Sometimes it is difficult to take kids to art fairs as they always want to touch. I’m always happy to point out to parents that my work is pretty kid proof and if they poke at it, I won’t have to cut their hands off 🙂 which usually is a relief as it’s often too late at that point.
I follow the Red Dot blog of Jason Horejs of Xanadu Gallery in Scottsdale, Arizona. He covers a lot of interesting topics (though sadly he doesn’t transmit on WordPress). I was really interested in his blog of August 9th about kids looking at art in museums and galleries.
From what he says about children appreciating museum/gallery art, it seems like art fairs are a little more interesting for little ones – for a start there’s frequently something hung at their eye level in a booth, some of it (like the one below) would be ideal for a child’s room, and there aren’t quite such strict rules about running between displays. Occasionally I will get a youngster who comes back to subsequent shows with enthusiasm – and I know that I can’t be the only artist who enjoys this phenomenon, so here and there, future collectors are being created.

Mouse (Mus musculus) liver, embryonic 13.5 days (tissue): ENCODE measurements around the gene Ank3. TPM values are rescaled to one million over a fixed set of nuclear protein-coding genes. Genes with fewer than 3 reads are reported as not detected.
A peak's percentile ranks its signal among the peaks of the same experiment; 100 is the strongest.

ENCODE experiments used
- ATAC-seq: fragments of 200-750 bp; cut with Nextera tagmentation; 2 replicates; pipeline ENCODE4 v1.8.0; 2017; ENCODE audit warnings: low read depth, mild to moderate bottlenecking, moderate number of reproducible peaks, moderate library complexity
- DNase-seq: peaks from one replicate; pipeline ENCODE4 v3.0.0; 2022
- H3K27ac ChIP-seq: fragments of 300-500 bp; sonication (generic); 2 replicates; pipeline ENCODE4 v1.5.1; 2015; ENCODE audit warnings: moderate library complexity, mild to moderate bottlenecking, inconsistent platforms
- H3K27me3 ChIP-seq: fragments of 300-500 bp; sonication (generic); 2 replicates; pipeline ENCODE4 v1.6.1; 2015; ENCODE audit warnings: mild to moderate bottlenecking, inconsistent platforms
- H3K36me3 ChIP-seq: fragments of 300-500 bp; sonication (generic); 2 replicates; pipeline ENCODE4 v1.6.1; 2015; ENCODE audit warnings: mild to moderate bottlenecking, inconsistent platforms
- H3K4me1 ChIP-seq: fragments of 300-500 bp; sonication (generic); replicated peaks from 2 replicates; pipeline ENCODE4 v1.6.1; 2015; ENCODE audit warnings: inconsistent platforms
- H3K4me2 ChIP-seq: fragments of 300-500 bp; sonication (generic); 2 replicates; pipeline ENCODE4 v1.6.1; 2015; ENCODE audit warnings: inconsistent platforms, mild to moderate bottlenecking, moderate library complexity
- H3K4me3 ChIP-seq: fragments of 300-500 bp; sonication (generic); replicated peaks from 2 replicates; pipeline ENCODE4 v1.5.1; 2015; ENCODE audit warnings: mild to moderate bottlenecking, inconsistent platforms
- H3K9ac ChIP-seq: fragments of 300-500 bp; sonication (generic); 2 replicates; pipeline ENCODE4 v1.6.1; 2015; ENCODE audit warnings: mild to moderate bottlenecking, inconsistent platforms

#1271 Night Watch. Mixed media on panel (refractured watercolor, poetry, acrylic). 14×24″.
Serendipity struck earlier in the week when a couple of ladies who were rv camping at nearby Johnson’s Landing discovered on the internet that I hold art classes and called up to see what the options might be. Well, they were interested in the “Beginning painting” class that I had planned on running in Borrego Springs that day, but hadn’t had any students. But, seeing as there is enough space in my living room to hold a small class, and there were only two of them, they came on Thursday to spend the day learning a lot of basics, and to do a little practice in between some of the theories. It’s the first time I’ve taught this class and I was working from my crib sheet a little, but the timing of the class worked out just as I’d planned for a one-day intensive class. I’ll also be offering this class as a series of four 2-2.5 hour classes in La Quinta next month so I was able to see where I need to make a couple of adjustments to divide the class up more evenly into four.
Putting together almost everything we’ve learned in one painting.
Of course I got so involved in enjoying teaching the class I didn’t think to take a photo until they were on the last exercise. But after a long afternoon and evening in Yuma, it was really nice to be able to work in my slippers!